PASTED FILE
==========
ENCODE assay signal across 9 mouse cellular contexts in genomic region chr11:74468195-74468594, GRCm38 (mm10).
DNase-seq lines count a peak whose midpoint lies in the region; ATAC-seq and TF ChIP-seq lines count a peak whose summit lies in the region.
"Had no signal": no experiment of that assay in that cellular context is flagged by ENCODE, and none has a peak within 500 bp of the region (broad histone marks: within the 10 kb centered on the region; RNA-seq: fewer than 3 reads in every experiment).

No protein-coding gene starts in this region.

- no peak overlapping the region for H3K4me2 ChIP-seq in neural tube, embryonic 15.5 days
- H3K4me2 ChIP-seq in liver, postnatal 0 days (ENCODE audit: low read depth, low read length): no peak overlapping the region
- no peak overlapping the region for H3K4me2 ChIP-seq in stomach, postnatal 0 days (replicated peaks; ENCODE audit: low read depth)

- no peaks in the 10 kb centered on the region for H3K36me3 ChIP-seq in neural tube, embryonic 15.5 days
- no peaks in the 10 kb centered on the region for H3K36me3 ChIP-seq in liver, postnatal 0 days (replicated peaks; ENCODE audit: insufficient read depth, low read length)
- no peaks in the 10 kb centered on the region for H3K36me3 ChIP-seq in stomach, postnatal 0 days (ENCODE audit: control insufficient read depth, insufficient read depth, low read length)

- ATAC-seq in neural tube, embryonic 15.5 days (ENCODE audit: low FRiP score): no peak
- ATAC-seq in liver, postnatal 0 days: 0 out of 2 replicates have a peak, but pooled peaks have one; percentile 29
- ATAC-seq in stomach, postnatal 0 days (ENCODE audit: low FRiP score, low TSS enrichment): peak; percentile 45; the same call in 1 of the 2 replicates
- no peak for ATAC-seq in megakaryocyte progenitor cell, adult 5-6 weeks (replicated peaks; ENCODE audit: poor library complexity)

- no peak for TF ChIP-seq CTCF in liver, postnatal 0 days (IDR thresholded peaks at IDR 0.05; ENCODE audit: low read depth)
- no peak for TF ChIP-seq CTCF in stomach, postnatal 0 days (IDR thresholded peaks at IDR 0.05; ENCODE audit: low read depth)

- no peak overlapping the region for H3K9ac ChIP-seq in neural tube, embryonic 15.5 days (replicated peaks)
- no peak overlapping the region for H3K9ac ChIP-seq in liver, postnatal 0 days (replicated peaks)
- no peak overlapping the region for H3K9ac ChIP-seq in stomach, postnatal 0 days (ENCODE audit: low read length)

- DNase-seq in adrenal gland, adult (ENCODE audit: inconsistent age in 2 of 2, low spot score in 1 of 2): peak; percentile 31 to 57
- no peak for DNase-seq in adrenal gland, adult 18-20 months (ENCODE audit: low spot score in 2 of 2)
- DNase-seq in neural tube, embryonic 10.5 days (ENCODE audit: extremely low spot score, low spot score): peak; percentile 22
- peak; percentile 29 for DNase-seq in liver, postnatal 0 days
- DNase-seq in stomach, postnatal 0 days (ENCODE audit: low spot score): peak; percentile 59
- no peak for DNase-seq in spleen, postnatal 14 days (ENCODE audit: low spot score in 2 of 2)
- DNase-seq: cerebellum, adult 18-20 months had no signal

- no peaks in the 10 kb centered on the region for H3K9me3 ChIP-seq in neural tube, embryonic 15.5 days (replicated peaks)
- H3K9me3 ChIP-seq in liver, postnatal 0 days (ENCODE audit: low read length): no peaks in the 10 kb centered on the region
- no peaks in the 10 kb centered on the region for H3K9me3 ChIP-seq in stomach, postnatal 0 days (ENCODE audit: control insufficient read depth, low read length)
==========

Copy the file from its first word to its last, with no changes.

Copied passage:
ENCODE assay signal across 9 mouse cellular contexts in genomic region chr11:74468195-74468594, GRCm38 (mm10).
DNase-seq lines count a peak whose midpoint lies in the region; ATAC-seq and TF ChIP-seq lines count a peak whose summit lies in the region.
"Had no signal": no experiment of that assay in that cellular context is flagged by ENCODE, and none has a peak within 500 bp of the region (broad histone marks: within the 10 kb centered on the region; RNA-seq: fewer than 3 reads in every experiment).

No protein-coding gene starts in this region.

- no peak overlapping the region for H3K4me2 ChIP-seq in neural tube, embryonic 15.5 days
- H3K4me2 ChIP-seq in liver, postnatal 0 days (ENCODE audit: low read depth, low read length): no peak overlapping the region
- no peak overlapping the region for H3K4me2 ChIP-seq in stomach, postnatal 0 days (replicated peaks; ENCODE audit: low read depth)

- no peaks in the 10 kb centered on the region for H3K36me3 ChIP-seq in neural tube, embryonic 15.5 days
- no peaks in the 10 kb centered on the region for H3K36me3 ChIP-seq in liver, postnatal 0 days (replicated peaks; ENCODE audit: insufficient read depth, low read length)
- no peaks in the 10 kb centered on the region for H3K36me3 ChIP-seq in stomach, postnatal 0 days (ENCODE audit: control insufficient read depth, insufficient read depth, low read length)

- ATAC-seq in neural tube, embryonic 15.5 days (ENCODE audit: low FRiP score): no peak
- ATAC-seq in liver, postnatal 0 days: 0 out of 2 replicates have a peak, but pooled peaks have one; percentile 29
- ATAC-seq in stomach, postnatal 0 days (ENCODE audit: low FRiP score, low TSS enrichment): peak; percentile 45; the same call in 1 of the 2 replicates
- no peak for ATAC-seq in megakaryocyte progenitor cell, adult 5-6 weeks (replicated peaks; ENCODE audit: poor library complexity)

- no peak for TF ChIP-seq CTCF in liver, postnatal 0 days (IDR thresholded peaks at IDR 0.05; ENCODE audit: low read depth)
- no peak for TF ChIP-seq CTCF in stomach, postnatal 0 days (IDR thresholded peaks at IDR 0.05; ENCODE audit: low read depth)

- no peak overlapping the region for H3K9ac ChIP-seq in neural tube, embryonic 15.5 days (replicated peaks)
- no peak overlapping the region for H3K9ac ChIP-seq in liver, postnatal 0 days (replicated peaks)
- no peak overlapping the region for H3K9ac ChIP-seq in stomach, postnatal 0 days (ENCODE audit: low read length)

- DNase-seq in adrenal gland, adult (ENCODE audit: inconsistent age in 2 of 2, low spot score in 1 of 2): peak; percentile 31 to 57
- no peak for DNase-seq in adrenal gland, adult 18-20 months (ENCODE audit: low spot score in 2 of 2)
- DNase-seq in neural tube, embryonic 10.5 days (ENCODE audit: extremely low spot score, low spot score): peak; percentile 22
- peak; percentile 29 for DNase-seq in liver, postnatal 0 days
- DNase-seq in stomach, postnatal 0 days (ENCODE audit: low spot score): peak; percentile 59
- no peak for DNase-seq in spleen, postnatal 14 days (ENCODE audit: low spot score in 2 of 2)
- DNase-seq: cerebellum, adult 18-20 months had no signal

- no peaks in the 10 kb centered on the region for H3K9me3 ChIP-seq in neural tube, embryonic 15.5 days (replicated peaks)
- H3K9me3 ChIP-seq in liver, postnatal 0 days (ENCODE audit: low read length): no peaks in the 10 kb centered on the region
- no peaks in the 10 kb centered on the region for H3K9me3 ChIP-seq in stomach, postnatal 0 days (ENCODE audit: control insufficient read depth, low read length)